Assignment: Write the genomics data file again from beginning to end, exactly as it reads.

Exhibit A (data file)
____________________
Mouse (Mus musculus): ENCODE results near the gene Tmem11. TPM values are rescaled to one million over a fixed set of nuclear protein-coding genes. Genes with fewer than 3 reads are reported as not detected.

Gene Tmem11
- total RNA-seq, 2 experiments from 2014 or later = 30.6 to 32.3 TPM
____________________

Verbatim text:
Mouse (Mus musculus): ENCODE results near the gene Tmem11. TPM values are rescaled to one million over a fixed set of nuclear protein-coding genes. Genes with fewer than 3 reads are reported as not detected.

Gene Tmem11
- total RNA-seq, 2 experiments from 2014 or later = 30.6 to 32.3 TPM